Read about DWI and DWAI law in New York and the administrative and criminal penalties of a conviction.

New York DWI Law

Here are some important facts about DWI law in New York.

Updated March 16, 2016

In New York, you can get a DWI (driving while intoxicated), sometimes called a DUI (driving under the influence), if you operate a vehicle with a blood alcohol concentration (BAC) of.08% or higher, regardless of whether your driving ability was actually impaired. However, you can also get a DWI for operating a vehicle while impaired by alcohol to a “substantial extent.” And you can be convicted of a less serious offense called a DWAI (driving while ability impaired) if—as the result of ingesting alcohol, drugs, or a combination—your ability to operate a vehicle as a “reasonable and prudent” driver has been impaired to “any extent.”

(The penalties for a DWAI involving only alcohol are less than those for a DWAI that involves drugs or a combination of drugs and alcohol.)

While most DWIs involve driving, it’s possible to get a DWI in New York without actually moving your vehicle. For instance, you might be culpable for DWI if (while under the influence) you get into your car and start the engine—driving isn’t required.

And New York law says that if you’re driving a vehicle, you’ve given consent to submit to a chemical test for the purpose of determining the amount of alcohol or drugs in your blood. Here are some details on the consequences of refusing to take a chemical test in New York and other details about New York DWI law.

In New York, what are the consequences of refusing to take a chemical test (usually a breathalyzer or blood test) when suspected of DWI?

Here are the consequences for not taking a breathalyzer or blood test in New York, broken out by whether this is your first, second, or third offense:

1st offense

2nd offense

3rd offense

1-year license suspension

18-month license suspension with a prior refusal or DWI conviction within the past 5 years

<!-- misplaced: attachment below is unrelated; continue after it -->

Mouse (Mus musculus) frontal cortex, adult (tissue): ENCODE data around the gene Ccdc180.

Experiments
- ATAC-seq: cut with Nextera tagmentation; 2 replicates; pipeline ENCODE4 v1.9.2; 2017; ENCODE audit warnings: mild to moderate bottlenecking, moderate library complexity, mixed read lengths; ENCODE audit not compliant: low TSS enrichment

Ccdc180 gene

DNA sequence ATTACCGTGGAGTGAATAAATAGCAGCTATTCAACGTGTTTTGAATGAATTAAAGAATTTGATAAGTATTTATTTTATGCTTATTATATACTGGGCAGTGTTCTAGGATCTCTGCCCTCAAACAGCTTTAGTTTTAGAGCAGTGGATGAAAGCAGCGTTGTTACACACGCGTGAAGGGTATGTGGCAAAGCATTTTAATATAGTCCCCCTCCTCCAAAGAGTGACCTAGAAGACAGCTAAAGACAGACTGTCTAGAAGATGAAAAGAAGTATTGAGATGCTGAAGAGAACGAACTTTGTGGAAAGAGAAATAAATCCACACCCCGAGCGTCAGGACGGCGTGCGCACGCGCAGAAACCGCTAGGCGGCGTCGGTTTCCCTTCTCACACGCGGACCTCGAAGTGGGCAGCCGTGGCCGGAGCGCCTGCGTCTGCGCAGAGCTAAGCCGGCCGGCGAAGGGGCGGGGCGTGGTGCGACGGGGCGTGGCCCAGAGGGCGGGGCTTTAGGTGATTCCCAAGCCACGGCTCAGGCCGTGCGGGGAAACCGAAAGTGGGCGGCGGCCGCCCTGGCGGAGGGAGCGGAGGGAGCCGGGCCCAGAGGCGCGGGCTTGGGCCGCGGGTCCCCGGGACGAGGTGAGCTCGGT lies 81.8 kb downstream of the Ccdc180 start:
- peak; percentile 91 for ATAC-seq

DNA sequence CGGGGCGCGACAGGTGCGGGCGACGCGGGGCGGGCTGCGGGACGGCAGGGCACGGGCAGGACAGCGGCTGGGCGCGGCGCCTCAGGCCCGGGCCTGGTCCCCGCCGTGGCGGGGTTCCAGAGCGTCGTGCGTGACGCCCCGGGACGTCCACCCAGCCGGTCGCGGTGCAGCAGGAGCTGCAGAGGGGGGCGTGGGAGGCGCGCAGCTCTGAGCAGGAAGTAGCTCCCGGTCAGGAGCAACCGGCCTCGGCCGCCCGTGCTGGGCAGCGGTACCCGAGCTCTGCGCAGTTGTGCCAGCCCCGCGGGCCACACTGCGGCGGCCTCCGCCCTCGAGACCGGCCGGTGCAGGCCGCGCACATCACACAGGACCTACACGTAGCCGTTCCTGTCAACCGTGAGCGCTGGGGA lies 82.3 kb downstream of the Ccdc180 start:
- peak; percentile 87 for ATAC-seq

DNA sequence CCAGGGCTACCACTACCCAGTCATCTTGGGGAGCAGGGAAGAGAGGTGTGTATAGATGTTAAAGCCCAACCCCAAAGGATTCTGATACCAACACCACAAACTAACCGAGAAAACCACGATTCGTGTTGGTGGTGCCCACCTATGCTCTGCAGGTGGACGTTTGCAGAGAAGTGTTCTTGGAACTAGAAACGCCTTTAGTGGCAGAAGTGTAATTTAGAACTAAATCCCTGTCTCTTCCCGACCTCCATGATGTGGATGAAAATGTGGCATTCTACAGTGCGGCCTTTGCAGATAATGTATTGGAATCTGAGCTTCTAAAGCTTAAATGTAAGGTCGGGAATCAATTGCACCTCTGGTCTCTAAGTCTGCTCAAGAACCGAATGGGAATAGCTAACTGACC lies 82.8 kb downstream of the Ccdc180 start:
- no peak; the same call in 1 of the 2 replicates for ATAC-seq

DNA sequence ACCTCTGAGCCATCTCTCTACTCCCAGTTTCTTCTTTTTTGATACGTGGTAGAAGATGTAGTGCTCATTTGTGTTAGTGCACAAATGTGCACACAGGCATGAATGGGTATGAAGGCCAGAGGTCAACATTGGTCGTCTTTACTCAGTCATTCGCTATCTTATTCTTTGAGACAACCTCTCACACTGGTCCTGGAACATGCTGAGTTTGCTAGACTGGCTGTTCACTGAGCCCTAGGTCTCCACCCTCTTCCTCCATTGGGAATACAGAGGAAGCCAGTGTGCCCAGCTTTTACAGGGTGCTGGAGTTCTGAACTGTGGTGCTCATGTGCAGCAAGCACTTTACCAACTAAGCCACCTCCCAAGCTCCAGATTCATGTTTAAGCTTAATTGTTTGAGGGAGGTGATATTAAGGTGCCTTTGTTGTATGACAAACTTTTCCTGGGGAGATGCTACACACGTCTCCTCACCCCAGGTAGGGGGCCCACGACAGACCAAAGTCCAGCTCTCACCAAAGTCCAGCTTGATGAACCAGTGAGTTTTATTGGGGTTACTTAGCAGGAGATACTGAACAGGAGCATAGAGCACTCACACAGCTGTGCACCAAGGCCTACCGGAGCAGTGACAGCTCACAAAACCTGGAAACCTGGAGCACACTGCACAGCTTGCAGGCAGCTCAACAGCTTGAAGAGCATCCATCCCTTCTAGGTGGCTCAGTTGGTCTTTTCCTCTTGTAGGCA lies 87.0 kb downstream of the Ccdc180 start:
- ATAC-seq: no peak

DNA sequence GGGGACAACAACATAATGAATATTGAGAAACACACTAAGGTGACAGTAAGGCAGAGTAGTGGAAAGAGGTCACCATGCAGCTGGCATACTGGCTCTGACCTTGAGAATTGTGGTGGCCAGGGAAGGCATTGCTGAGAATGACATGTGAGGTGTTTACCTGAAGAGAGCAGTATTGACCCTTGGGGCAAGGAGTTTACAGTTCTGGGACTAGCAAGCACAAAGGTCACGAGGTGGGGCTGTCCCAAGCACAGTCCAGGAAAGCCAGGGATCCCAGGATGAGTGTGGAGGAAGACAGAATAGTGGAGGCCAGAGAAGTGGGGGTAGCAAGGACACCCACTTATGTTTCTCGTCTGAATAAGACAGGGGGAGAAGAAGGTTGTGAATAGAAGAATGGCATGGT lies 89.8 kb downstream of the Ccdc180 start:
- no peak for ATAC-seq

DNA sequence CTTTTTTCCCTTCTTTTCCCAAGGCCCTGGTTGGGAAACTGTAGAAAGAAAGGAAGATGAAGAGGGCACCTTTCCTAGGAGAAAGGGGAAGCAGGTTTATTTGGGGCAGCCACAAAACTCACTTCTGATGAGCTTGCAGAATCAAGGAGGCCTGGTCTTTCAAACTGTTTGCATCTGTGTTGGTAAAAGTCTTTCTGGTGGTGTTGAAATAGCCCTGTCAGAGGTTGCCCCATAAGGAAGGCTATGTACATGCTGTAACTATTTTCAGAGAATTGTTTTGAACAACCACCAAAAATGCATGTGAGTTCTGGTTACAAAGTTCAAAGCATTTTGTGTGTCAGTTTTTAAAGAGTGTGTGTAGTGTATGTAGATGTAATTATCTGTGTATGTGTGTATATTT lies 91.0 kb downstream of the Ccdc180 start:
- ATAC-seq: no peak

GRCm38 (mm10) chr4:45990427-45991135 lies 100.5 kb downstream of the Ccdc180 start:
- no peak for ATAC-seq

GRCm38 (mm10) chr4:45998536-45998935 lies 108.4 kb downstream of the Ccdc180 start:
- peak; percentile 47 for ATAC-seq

18-month license suspension with a prior refusal or DWI conviction within the past 5 years

 

If you refuse to submit to chemical testing and—within the past four years—you’ve had two refusals, two DWI convictions, or one refusal and one conviction, your license can be permanently revoked.

In New York, when do police have to measure your BAC?

In New York, law enforcement officers are supposed to measure your BAC within two hours of whichever happens later:

However, prosecutors might be able to prove your culpability for DWI even if your BAC is taken later than this time.

What is the maximum BAC for drivers under 21 in New York?

New York law prohibits drivers who are under 21 year old from driving with a BAC of .02% or more. Underage drivers who operate a vehicle with a BAC of .02% or more (and not more than .07%) face a six-month license suspension.

What are the minimum jail times for a DWI in New York?

Here are the minimum jail times for a DWI in New York, broken out by whether this is your first, second, or third offense:

1st offense

2nd offense

3rd offense

No minimum jail time required

5 days jail or 30 days community service if prior DWI within past 5 years

10 days jail or 60 days community service if two prior DWIs within past 5 years

 

Generally, New York law doesn’t require minimum jails sentences for first, second, and third DWAI offenses.

How long will prior DWI convictions remain relevant for sentencing purposes in New York?

For most sentencing purposes, a prior DWI/DUI conviction stays on your record (and can be counted against when you’re being sentenced on a new DWI) for ten years. However, New York has multiple “look back” periods. Depending on the situation, this period could be four, five, ten, or 25 years.

Can a DWI be “pleaded down” to a "wet reckless" in New York?

In some states, it’s possible for a defendant to negotiate a "wet reckless," or a conviction of reckless driving involving alcohol, by plea bargaining down a DWI/DUI to a reckless driving charge. 

However, New York law restricts plea bargaining in DWI cases. Typically, if you’re charged with a DWI, the best plea bargain that’s allowed is for a DWAI; plea bargaining for a wet reckless generally isn’t an option.

If you are interested in contacting a DWI lawyer for help, you can find a DWI lawyer in your area in Nolo's Lawyer Directory.

Are ignition interlock devices (IIDs) required for convicted DWI offenders in New York?

New York law requires all drivers convicted of DWIs (including those convicted of first-offense DWIs) to install IIDs on their vehicles as a condition of probation or conditional discharge. But for drivers convicted of DWAI offenses, IIDs aren’t required.

Where can I get more information about DWI laws in New York?

Nolo's DUI/DWI topic has many helpful articles, including a Drunk Driving, DUI, and DWI FAQ. For more help after a DWI arrest, see Nolo's Lawyer Directory, where you can view in-depth profiles of New York DWI attorneys in your area.

 

Talk to a DUI Lawyer

Start here to find lawyers near you.

How It Works

  1. Briefly tell us about your case
  2. Provide your contact information
  3. Connect with local attorneys
NOLO2:DRU1.6.8.11.20160427.37128